And though he says it wasn’t typical at the time for Independents to get on committees, he wanted House Labor badly, and the Speaker relented. The more the committee convened, the more he realized he didn’t want to be an Independent anymore. “Minimum wage came up. Republicans wouldn’t go for it. American loggers having a preference came up. Republicans wouldn’t go for it. The things I thought were important for everyday working people. Republicans just wouldn’t support them.”

He changed affiliation a second time and became a Democrat. It wasn’t a matter of graduated loyalty but of learning on the job. “I wasn’t partisan at all when I ran or when I got in,” he tells me. “Then it became a matter of who was voting for the things I believed in.”

The naïveté has worn off with experience, but the belief hasn’t. Ask him what his issues are and he doesn’t check headlines or a polling sample first.

Student debt. “We’re such a low wage state, people can’t work here and make a living and pay off college debt. My wife is still paying hers off. My son is coming up behind us and we want to help him out. But it’s a generational effort to get out of debt. When [Bernie] Sanders came to Portland last July I had the honor of introducing him. I sat down, my wife was with me, and he immediately started talking about student debt. It’s the only thing you can’t declare bankruptcy on.”

Healthcare. “The Affordable Care Act didn’t go far enough. Some people got relief from it, that’s why Republicans are going after it. They like to keep people on the edge, because when you keep people on the edge they’re less likely to say anything. And we have a bill for prescription drugs that Maine can buy at the same cost as the VA. Drugs in Canada are cheaper. They’re the same drugs. Big pharma talks about safety, but it’s a smokescreen. Some pharma guys just toured the State House the other day. But they didn’t stop by this office. They know better.”

Civic engagement. “We have a student debt bill. A bill to keep the best provisions of ACA if it’s repealed. People need to take an active role in what’s going on here. And get educated on who’s actually working for them. There’s a lot that’s bad for people in the governor’s budget. It’s trickle-down economics. Tax cuts for the rich. Where’s the economic opportunity?”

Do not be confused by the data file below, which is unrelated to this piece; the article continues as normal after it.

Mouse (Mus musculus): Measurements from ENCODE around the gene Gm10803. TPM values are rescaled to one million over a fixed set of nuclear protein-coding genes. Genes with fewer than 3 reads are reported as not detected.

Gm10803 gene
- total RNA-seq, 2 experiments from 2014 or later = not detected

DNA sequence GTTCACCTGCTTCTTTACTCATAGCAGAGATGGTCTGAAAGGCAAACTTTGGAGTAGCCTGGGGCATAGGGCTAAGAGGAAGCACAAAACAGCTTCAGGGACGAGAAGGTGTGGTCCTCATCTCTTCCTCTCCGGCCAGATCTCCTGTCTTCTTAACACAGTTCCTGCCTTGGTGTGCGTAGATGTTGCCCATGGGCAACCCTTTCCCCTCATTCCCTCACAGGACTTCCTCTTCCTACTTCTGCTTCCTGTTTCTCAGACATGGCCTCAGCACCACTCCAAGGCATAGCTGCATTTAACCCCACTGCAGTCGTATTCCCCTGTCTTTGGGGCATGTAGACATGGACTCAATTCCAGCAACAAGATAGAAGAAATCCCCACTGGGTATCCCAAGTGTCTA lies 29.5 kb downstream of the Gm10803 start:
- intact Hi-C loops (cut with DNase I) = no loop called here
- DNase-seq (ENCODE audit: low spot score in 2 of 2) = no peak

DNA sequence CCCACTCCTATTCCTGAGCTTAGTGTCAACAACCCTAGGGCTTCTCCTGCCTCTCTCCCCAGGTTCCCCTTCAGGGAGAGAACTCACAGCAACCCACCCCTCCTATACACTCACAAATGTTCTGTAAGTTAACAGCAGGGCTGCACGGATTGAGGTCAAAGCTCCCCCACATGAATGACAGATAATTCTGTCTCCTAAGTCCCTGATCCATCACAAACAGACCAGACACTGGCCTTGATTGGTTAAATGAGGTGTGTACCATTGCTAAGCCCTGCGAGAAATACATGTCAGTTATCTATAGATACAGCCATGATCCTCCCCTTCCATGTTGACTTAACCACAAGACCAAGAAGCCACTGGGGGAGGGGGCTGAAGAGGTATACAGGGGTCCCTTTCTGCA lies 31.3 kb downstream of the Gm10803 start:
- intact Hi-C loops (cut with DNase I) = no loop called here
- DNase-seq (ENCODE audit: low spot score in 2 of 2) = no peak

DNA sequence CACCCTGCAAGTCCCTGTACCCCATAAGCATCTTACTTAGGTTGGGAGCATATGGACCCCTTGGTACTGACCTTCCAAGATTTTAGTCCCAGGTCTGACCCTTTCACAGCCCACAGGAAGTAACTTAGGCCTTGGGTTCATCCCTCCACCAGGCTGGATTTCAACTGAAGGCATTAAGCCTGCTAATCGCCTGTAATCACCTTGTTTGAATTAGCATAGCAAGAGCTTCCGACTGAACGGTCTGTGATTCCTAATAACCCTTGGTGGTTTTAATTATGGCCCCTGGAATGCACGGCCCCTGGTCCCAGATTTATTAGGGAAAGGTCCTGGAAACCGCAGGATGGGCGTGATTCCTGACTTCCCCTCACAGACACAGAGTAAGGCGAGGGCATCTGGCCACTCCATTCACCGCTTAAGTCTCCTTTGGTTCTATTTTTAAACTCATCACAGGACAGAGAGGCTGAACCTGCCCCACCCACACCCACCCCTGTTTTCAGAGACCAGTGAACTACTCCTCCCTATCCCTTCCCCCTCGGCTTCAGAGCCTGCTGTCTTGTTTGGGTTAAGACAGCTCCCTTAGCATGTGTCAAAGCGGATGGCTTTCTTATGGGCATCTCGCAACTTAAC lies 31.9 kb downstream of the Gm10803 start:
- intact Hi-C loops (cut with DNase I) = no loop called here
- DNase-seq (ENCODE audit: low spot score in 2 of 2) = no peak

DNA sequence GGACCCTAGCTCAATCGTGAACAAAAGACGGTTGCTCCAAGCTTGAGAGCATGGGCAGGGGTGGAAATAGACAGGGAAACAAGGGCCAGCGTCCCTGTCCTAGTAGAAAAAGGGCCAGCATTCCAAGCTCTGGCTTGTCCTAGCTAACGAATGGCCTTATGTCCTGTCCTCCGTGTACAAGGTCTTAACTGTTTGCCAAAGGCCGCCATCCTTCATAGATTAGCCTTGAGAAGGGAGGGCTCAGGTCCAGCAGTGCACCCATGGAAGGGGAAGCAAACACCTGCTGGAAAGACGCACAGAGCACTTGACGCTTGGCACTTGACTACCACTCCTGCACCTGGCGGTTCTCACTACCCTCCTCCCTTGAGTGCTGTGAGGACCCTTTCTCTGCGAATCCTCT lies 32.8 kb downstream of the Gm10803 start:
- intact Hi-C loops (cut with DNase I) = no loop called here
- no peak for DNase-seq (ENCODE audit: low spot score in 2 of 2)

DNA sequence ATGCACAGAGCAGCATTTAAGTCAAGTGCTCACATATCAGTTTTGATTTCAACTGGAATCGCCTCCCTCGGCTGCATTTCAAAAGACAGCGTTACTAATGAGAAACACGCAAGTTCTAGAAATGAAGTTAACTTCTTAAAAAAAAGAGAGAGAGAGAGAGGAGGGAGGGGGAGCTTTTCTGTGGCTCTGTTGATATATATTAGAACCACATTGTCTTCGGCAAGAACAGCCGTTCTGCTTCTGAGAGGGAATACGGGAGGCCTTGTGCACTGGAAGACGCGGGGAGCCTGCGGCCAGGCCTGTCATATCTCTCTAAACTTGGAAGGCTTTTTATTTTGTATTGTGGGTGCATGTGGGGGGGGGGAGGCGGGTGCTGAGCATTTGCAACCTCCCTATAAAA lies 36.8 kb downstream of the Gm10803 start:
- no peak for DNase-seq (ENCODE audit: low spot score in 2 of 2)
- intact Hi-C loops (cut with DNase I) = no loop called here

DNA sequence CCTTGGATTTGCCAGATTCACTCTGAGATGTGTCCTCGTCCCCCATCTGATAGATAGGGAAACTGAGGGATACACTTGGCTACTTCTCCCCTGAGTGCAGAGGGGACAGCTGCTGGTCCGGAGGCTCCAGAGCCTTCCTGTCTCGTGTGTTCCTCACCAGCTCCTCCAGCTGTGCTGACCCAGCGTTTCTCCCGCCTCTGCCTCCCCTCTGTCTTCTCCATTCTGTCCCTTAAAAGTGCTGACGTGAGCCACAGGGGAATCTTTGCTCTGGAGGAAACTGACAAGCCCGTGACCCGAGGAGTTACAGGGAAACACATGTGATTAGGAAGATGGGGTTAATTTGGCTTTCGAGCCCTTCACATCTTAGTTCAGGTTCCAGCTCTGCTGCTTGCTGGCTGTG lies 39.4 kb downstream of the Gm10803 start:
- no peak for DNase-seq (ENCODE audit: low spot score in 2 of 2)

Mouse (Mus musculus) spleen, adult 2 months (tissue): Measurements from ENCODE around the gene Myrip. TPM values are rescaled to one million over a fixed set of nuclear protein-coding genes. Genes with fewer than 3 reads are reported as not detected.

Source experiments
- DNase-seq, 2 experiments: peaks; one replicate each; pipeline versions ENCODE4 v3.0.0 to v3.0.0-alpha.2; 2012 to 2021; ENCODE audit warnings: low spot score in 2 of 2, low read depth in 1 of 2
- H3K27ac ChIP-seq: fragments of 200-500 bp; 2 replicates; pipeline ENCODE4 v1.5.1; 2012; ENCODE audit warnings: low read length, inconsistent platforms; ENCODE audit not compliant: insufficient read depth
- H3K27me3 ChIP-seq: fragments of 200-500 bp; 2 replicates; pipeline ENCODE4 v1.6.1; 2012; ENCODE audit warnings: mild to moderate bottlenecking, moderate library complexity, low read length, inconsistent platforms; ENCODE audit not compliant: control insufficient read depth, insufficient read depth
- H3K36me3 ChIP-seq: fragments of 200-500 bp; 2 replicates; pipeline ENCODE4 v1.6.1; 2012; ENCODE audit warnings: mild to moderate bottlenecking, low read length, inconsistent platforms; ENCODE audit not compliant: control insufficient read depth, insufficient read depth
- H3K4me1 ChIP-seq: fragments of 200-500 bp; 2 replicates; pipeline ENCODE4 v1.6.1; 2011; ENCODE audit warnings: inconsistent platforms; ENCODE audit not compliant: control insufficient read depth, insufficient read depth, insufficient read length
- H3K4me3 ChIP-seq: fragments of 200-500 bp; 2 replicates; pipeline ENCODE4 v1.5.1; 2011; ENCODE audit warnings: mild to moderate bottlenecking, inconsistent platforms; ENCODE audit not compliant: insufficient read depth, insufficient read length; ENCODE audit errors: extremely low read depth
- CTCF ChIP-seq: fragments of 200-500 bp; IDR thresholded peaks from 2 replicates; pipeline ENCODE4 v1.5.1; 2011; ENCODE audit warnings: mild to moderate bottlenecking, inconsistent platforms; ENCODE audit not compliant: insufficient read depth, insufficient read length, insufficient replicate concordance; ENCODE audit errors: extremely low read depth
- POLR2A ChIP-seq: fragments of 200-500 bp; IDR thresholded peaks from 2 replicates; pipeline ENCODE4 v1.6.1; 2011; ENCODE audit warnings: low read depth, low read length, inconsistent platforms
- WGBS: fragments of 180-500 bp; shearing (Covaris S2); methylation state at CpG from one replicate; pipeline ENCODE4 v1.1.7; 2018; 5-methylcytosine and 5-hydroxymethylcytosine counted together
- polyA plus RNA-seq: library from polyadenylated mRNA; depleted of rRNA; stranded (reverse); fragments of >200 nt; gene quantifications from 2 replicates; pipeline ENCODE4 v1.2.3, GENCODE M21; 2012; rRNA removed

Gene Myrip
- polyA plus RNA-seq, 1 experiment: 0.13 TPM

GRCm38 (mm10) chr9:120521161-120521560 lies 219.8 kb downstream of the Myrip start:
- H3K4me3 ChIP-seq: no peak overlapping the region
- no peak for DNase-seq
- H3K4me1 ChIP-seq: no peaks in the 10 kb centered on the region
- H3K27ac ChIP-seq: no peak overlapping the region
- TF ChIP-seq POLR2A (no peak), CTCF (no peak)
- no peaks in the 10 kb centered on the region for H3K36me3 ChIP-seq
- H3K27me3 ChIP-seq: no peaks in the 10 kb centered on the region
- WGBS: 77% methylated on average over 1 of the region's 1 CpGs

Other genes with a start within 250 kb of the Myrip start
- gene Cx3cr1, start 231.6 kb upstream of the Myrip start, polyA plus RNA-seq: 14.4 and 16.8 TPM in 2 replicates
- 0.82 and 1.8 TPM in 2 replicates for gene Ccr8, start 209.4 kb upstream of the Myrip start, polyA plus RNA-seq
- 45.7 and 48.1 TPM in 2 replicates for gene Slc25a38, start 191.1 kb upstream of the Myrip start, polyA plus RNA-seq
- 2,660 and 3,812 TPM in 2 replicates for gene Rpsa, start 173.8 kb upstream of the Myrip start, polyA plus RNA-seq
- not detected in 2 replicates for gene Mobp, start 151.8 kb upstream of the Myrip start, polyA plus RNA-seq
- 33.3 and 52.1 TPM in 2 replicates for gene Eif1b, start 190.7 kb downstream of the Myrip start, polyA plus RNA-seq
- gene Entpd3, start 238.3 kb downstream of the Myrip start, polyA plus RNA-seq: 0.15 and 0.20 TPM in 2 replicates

I can tell when conversation has touched on the senator’s own core values. He’s more natural, more animated. His sentences come faster, easier. It happens twice as often as I’m used to with elected officials, half as often as I’d like to see. I have a sense he’d sooner be back in that Loggers t-shirt. I have a sense he knows who he is. But who to be next is a question that troubles anyone tossed among large forces. I want him to hold on.

I ask him what Democrats are doing wrong. What they could be doing better.

“You have to stand up for working people if you want them to vote for you,” he begins, having already once wondered aloud if the party is torn between its base and its big business ties. “You think they’re uneducated and not paying attention, but they know something’s wrong when they keep seeing premiums go up. When it’s the end of the month and they’re in the red. You need to start reaching out to people across the state. Don’t just cater to the people who show up in the State House.”

“Working people aren’t showing up in the State House,” he says, “because they’re working,” and is momentarily quiet as he perhaps tries to reconcile this observation with his own thunderous charge to the average citizen, a few minutes earlier, to “take an active role.” He knows what stands in their way. Work, sure, but also that old warning: Shut your mouth and keep your head down or you’ll be made an example of.

When he described to me how he’d agonized before finally deciding to take part in that dramatic border protest, I had an idea of how hard a mentality it can be to overcome. But he suggests that the future depends on more people in hard-up places overcoming it. Making that kind of decision. Because otherwise, he predicts, “all they’ll hear from Republicans is ‘Blame everyone below you, never look at the top.’ And that’s what they’ll do.”

I have no idea what he says to hometown constituents when they cross paths at the grocery store and it’s off the record. I’m guessing, more and more, it has to do with looking at the top. And right now that may be all the magic we need.

ArchiveJoe Pinto